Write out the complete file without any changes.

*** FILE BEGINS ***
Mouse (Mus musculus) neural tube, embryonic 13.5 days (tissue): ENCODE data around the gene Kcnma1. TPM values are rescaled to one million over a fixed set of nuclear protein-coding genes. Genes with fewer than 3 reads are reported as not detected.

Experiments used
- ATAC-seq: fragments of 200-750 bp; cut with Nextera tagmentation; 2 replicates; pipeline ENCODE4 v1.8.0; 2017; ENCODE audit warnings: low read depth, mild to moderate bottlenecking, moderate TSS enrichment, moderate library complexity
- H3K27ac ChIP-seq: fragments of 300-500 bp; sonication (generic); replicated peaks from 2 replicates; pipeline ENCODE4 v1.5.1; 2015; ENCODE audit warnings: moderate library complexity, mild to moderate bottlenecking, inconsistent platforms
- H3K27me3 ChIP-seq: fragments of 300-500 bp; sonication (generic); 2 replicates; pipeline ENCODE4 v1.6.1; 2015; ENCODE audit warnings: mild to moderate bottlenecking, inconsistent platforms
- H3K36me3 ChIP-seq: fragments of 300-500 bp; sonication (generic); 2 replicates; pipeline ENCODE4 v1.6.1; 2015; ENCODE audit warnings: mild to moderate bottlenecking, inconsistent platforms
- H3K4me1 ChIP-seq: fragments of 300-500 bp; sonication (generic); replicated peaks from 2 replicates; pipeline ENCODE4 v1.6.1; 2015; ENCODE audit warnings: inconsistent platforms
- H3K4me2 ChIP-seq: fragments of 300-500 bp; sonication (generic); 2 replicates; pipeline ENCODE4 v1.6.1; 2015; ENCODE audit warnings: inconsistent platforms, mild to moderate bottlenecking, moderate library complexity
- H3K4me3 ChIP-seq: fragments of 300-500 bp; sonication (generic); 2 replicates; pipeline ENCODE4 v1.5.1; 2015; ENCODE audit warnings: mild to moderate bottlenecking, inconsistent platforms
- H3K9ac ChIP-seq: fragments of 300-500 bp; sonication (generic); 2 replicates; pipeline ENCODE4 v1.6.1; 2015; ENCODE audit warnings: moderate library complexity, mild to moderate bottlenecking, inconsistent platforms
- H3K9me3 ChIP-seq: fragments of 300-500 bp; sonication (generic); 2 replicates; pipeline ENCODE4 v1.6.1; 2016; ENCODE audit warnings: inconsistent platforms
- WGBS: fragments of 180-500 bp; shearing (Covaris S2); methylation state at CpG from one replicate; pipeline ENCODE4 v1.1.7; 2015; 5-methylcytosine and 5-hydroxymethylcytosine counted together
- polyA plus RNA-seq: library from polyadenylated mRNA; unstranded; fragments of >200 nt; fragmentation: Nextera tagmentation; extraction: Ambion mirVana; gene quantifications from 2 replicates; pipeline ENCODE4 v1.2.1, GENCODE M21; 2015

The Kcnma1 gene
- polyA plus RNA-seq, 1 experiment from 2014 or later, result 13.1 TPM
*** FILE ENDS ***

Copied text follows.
Mouse (Mus musculus) neural tube, embryonic 13.5 days (tissue): ENCODE data around the gene Kcnma1. TPM values are rescaled to one million over a fixed set of nuclear protein-coding genes. Genes with fewer than 3 reads are reported as not detected.

Experiments used
- ATAC-seq: fragments of 200-750 bp; cut with Nextera tagmentation; 2 replicates; pipeline ENCODE4 v1.8.0; 2017; ENCODE audit warnings: low read depth, mild to moderate bottlenecking, moderate TSS enrichment, moderate library complexity
- H3K27ac ChIP-seq: fragments of 300-500 bp; sonication (generic); replicated peaks from 2 replicates; pipeline ENCODE4 v1.5.1; 2015; ENCODE audit warnings: moderate library complexity, mild to moderate bottlenecking, inconsistent platforms
- H3K27me3 ChIP-seq: fragments of 300-500 bp; sonication (generic); 2 replicates; pipeline ENCODE4 v1.6.1; 2015; ENCODE audit warnings: mild to moderate bottlenecking, inconsistent platforms
- H3K36me3 ChIP-seq: fragments of 300-500 bp; sonication (generic); 2 replicates; pipeline ENCODE4 v1.6.1; 2015; ENCODE audit warnings: mild to moderate bottlenecking, inconsistent platforms
- H3K4me1 ChIP-seq: fragments of 300-500 bp; sonication (generic); replicated peaks from 2 replicates; pipeline ENCODE4 v1.6.1; 2015; ENCODE audit warnings: inconsistent platforms
- H3K4me2 ChIP-seq: fragments of 300-500 bp; sonication (generic); 2 replicates; pipeline ENCODE4 v1.6.1; 2015; ENCODE audit warnings: inconsistent platforms, mild to moderate bottlenecking, moderate library complexity
- H3K4me3 ChIP-seq: fragments of 300-500 bp; sonication (generic); 2 replicates; pipeline ENCODE4 v1.5.1; 2015; ENCODE audit warnings: mild to moderate bottlenecking, inconsistent platforms
- H3K9ac ChIP-seq: fragments of 300-500 bp; sonication (generic); 2 replicates; pipeline ENCODE4 v1.6.1; 2015; ENCODE audit warnings: moderate library complexity, mild to moderate bottlenecking, inconsistent platforms
- H3K9me3 ChIP-seq: fragments of 300-500 bp; sonication (generic); 2 replicates; pipeline ENCODE4 v1.6.1; 2016; ENCODE audit warnings: inconsistent platforms
- WGBS: fragments of 180-500 bp; shearing (Covaris S2); methylation state at CpG from one replicate; pipeline ENCODE4 v1.1.7; 2015; 5-methylcytosine and 5-hydroxymethylcytosine counted together
- polyA plus RNA-seq: library from polyadenylated mRNA; unstranded; fragments of >200 nt; fragmentation: Nextera tagmentation; extraction: Ambion mirVana; gene quantifications from 2 replicates; pipeline ENCODE4 v1.2.1, GENCODE M21; 2015

The Kcnma1 gene
- polyA plus RNA-seq, 1 experiment from 2014 or later, result 13.1 TPM